The European Investment Bank (EIB) is funding the construction of a 220 kV high voltage transmission line called the Marsyangdi Corridor as part of the €95 million Nepal Power System Expansion Project. The Marsyangdi Corridor transmission line is slated to pass over the homes, lands, forests, and community spaces of various indigenous and non-indigenous communities in the Lamjung District of Nepal.
  • 22 April 2019

    Developing community feedback tools to help investors manage positive – and negative – impact

    By Kindra Mohr, Accountability Counsel, in ImpactAlpha
    Even with careful planning, impact investments can cause unanticipated harm to people and places and undermine impact goals. Recent examples include large-scale renewables projects and for-profit schools. Even a small number of impact investments that are seen to harm rather than help communities jeopardize the field, Accountability Counsel’s Kindra Mohr writes in a guest post on ImpactAlpha.
  • 12 April 2019

    Financiers sign up to IFC’s ‘common market standard’ for impact investing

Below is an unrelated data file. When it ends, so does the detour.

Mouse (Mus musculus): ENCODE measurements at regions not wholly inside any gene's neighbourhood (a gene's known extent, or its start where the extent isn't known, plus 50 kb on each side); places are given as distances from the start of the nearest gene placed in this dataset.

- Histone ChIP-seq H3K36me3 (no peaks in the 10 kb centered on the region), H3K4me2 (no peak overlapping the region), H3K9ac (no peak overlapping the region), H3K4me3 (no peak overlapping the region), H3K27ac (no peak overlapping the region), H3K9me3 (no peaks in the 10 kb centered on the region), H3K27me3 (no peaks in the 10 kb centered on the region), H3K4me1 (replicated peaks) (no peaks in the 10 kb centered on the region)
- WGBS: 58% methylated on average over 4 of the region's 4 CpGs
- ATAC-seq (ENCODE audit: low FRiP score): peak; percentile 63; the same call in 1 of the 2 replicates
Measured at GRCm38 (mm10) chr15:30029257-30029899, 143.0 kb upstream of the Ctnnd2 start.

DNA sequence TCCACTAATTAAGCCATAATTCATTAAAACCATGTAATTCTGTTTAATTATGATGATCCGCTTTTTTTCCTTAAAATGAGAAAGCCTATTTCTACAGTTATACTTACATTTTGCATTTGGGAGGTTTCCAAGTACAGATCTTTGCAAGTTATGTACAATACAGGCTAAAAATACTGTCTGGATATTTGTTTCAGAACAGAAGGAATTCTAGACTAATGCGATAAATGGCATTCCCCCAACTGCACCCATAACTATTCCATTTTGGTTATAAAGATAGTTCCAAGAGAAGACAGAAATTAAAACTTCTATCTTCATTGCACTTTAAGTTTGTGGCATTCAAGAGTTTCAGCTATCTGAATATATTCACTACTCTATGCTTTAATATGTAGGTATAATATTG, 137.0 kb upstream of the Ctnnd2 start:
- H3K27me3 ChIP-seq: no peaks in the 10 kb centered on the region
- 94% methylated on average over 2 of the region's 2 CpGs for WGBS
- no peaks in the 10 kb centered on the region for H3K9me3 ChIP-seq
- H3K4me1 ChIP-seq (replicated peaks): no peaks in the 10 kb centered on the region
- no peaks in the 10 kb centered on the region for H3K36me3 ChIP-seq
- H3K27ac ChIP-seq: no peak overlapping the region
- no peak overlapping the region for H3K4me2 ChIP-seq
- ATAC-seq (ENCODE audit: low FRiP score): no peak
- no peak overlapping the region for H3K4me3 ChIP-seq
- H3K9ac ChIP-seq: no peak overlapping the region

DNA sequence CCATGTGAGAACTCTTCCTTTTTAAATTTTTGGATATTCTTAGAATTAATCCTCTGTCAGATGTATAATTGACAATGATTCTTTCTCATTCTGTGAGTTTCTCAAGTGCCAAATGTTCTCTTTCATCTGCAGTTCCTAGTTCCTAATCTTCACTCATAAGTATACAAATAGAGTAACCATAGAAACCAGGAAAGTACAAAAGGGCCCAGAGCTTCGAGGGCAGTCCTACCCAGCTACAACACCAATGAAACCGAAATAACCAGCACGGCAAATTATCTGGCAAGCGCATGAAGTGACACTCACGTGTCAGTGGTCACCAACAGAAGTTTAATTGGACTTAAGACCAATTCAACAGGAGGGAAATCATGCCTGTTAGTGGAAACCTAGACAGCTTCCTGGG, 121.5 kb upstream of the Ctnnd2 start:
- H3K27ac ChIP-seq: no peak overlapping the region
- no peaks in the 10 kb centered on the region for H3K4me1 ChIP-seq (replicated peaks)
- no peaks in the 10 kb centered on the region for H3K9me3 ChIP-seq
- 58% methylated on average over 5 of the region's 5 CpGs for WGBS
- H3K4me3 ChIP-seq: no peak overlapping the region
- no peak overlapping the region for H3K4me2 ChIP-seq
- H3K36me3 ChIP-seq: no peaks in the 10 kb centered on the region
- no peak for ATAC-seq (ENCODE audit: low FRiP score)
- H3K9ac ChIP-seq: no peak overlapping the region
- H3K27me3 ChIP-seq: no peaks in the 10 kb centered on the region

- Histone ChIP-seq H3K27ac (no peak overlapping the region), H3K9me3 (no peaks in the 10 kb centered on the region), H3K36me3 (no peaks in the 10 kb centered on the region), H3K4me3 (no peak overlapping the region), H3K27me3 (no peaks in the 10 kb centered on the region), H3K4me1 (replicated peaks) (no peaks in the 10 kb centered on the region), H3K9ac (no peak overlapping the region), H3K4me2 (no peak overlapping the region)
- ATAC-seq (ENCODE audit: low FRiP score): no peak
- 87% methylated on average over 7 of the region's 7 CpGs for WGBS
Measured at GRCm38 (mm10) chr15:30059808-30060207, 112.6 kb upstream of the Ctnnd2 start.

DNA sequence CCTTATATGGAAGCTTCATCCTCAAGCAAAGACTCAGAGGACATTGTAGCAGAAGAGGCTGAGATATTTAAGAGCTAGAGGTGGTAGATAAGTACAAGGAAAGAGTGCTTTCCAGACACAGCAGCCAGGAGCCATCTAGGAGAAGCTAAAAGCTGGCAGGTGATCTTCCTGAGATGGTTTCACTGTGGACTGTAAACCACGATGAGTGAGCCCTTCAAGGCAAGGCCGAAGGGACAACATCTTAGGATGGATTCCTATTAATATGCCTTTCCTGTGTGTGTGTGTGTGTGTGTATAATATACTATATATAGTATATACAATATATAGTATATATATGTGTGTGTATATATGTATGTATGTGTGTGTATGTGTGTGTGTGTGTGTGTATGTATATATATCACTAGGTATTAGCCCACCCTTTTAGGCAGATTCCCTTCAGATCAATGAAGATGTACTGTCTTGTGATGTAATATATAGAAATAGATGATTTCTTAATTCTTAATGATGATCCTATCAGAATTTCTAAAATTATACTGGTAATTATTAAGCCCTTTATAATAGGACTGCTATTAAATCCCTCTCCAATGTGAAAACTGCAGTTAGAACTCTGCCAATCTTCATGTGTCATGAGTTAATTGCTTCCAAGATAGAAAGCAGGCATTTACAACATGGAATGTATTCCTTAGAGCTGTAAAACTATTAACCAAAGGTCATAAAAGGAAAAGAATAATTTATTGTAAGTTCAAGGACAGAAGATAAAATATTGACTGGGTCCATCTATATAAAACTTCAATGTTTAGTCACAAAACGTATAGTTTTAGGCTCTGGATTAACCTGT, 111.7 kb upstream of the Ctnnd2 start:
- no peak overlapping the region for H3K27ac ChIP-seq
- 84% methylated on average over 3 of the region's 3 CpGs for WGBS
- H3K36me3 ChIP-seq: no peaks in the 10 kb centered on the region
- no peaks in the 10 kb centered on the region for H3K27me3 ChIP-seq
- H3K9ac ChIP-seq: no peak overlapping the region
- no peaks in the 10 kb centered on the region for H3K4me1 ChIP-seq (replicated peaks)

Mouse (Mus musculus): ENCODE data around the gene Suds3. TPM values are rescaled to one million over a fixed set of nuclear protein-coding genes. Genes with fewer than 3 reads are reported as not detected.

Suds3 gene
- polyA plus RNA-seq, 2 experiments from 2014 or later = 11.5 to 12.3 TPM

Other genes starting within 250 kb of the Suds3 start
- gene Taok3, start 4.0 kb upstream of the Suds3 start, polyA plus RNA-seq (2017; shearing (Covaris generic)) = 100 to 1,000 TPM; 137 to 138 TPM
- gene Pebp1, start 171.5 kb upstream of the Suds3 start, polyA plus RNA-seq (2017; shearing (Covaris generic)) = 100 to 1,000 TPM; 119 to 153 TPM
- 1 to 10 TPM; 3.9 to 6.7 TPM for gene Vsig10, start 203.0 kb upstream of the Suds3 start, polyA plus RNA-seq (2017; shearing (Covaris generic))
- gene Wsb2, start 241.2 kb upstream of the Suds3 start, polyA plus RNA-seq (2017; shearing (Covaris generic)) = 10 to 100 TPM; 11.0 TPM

By Sophie Edwards, Devex
    Sixty investors, who collectively manage more than $350 billion in assets, signed on to the IFC’s new impact investing principles, which are intended to bring greater transparency, credibility, and discipline to the impact investing market. In a joint submission Accountability Counsel authored, civil society groups that focus on strengthening accountability within international financial institutions said they welcomed the principles, but called for a stronger emphasis on accountability.
  • 12 April 2019

    How IFC is dealing with pressure to boost accountability

    By Sophie Edwards, Devex
    CSOs and the CAO respond to IFC CEO Philippe Le Houérou’s statement calling for a stronger approach to accountability. Accountability Counsel’s Policy Director Kindra Mohr is quoted about the need for the IFC to respond to long-standing issues of non-compliance and harm from existing CAO cases to make the IFC’s commitment matter in practice.